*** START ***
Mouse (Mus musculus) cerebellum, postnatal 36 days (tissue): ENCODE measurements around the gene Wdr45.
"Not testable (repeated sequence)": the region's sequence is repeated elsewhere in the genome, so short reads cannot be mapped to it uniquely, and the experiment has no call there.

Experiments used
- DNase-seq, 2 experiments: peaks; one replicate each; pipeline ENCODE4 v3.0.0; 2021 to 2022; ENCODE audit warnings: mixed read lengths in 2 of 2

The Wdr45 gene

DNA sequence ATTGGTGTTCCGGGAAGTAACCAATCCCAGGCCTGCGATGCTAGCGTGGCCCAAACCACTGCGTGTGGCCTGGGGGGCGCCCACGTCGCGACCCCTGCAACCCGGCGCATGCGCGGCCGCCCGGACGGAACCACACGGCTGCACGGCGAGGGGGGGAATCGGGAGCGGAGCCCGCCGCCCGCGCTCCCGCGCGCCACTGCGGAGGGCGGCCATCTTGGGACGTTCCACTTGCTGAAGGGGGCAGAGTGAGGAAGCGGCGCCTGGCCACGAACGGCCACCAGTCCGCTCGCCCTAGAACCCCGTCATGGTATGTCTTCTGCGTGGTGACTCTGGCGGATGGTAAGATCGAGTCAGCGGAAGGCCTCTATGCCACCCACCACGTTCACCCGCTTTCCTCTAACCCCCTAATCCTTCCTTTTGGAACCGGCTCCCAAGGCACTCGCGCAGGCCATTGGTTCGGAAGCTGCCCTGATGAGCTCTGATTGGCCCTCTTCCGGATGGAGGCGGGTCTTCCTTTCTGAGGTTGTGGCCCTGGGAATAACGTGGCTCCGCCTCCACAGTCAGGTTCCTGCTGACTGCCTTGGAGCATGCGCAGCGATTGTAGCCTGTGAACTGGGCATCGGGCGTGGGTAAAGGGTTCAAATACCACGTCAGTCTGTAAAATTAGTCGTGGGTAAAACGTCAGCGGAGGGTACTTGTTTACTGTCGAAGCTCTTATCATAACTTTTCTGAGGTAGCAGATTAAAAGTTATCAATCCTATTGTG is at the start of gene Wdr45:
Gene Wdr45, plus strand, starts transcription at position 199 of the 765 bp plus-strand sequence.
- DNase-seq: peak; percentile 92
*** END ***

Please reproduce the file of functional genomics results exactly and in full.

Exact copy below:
Mouse (Mus musculus) cerebellum, postnatal 36 days (tissue): ENCODE measurements around the gene Wdr45.
"Not testable (repeated sequence)": the region's sequence is repeated elsewhere in the genome, so short reads cannot be mapped to it uniquely, and the experiment has no call there.

Experiments used
- DNase-seq, 2 experiments: peaks; one replicate each; pipeline ENCODE4 v3.0.0; 2021 to 2022; ENCODE audit warnings: mixed read lengths in 2 of 2

The Wdr45 gene

DNA sequence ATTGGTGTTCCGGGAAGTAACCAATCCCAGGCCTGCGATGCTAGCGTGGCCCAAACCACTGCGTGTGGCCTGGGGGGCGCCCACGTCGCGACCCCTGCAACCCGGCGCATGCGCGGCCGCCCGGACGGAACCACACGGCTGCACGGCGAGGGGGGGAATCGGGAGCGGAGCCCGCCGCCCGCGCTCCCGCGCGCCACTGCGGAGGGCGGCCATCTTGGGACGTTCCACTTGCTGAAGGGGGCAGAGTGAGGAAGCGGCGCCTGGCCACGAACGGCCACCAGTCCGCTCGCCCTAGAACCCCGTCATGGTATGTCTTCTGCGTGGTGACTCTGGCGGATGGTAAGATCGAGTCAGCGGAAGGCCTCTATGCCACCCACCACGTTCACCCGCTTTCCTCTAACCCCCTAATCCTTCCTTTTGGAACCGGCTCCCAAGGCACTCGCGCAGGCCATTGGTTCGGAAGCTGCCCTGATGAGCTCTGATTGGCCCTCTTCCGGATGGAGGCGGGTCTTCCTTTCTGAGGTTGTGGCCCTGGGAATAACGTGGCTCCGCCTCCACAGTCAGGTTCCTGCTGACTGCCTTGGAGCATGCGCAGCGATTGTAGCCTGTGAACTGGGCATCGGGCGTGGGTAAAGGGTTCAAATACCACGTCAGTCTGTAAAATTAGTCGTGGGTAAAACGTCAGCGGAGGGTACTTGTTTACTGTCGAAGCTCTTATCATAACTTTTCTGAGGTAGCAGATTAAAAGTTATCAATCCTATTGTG is at the start of gene Wdr45:
Gene Wdr45, plus strand, starts transcription at position 199 of the 765 bp plus-strand sequence.
- DNase-seq: peak; percentile 92